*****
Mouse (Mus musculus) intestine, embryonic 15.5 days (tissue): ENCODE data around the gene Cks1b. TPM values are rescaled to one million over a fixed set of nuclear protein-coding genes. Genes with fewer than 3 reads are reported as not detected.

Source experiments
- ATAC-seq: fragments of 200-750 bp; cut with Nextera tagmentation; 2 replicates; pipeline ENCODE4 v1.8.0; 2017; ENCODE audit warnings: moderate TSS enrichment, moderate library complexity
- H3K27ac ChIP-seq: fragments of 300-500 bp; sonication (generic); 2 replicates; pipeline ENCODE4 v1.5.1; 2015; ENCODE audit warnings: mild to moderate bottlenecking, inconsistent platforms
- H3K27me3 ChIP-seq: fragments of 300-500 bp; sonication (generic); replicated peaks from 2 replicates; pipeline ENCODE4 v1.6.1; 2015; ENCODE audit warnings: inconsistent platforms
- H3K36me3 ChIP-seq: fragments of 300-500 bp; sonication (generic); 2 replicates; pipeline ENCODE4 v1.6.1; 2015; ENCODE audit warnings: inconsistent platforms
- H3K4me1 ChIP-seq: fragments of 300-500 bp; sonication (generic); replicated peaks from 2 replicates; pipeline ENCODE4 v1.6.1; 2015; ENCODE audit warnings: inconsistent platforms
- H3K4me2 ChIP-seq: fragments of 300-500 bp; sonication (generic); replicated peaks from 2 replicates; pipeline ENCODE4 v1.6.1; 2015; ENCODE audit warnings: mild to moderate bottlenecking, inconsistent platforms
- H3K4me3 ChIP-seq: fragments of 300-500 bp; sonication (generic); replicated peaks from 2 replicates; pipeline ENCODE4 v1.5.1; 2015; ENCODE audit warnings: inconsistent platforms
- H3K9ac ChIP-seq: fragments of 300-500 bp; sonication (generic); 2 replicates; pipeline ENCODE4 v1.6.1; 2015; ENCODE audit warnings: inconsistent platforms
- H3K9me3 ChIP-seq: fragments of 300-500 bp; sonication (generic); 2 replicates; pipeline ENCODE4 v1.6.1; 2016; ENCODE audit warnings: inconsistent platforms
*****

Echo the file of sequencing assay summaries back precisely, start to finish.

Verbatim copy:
Mouse (Mus musculus) intestine, embryonic 15.5 days (tissue): ENCODE data around the gene Cks1b. TPM values are rescaled to one million over a fixed set of nuclear protein-coding genes. Genes with fewer than 3 reads are reported as not detected.

Source experiments
- ATAC-seq: fragments of 200-750 bp; cut with Nextera tagmentation; 2 replicates; pipeline ENCODE4 v1.8.0; 2017; ENCODE audit warnings: moderate TSS enrichment, moderate library complexity
- H3K27ac ChIP-seq: fragments of 300-500 bp; sonication (generic); 2 replicates; pipeline ENCODE4 v1.5.1; 2015; ENCODE audit warnings: mild to moderate bottlenecking, inconsistent platforms
- H3K27me3 ChIP-seq: fragments of 300-500 bp; sonication (generic); replicated peaks from 2 replicates; pipeline ENCODE4 v1.6.1; 2015; ENCODE audit warnings: inconsistent platforms
- H3K36me3 ChIP-seq: fragments of 300-500 bp; sonication (generic); 2 replicates; pipeline ENCODE4 v1.6.1; 2015; ENCODE audit warnings: inconsistent platforms
- H3K4me1 ChIP-seq: fragments of 300-500 bp; sonication (generic); replicated peaks from 2 replicates; pipeline ENCODE4 v1.6.1; 2015; ENCODE audit warnings: inconsistent platforms
- H3K4me2 ChIP-seq: fragments of 300-500 bp; sonication (generic); replicated peaks from 2 replicates; pipeline ENCODE4 v1.6.1; 2015; ENCODE audit warnings: mild to moderate bottlenecking, inconsistent platforms
- H3K4me3 ChIP-seq: fragments of 300-500 bp; sonication (generic); replicated peaks from 2 replicates; pipeline ENCODE4 v1.5.1; 2015; ENCODE audit warnings: inconsistent platforms
- H3K9ac ChIP-seq: fragments of 300-500 bp; sonication (generic); 2 replicates; pipeline ENCODE4 v1.6.1; 2015; ENCODE audit warnings: inconsistent platforms
- H3K9me3 ChIP-seq: fragments of 300-500 bp; sonication (generic); 2 replicates; pipeline ENCODE4 v1.6.1; 2016; ENCODE audit warnings: inconsistent platforms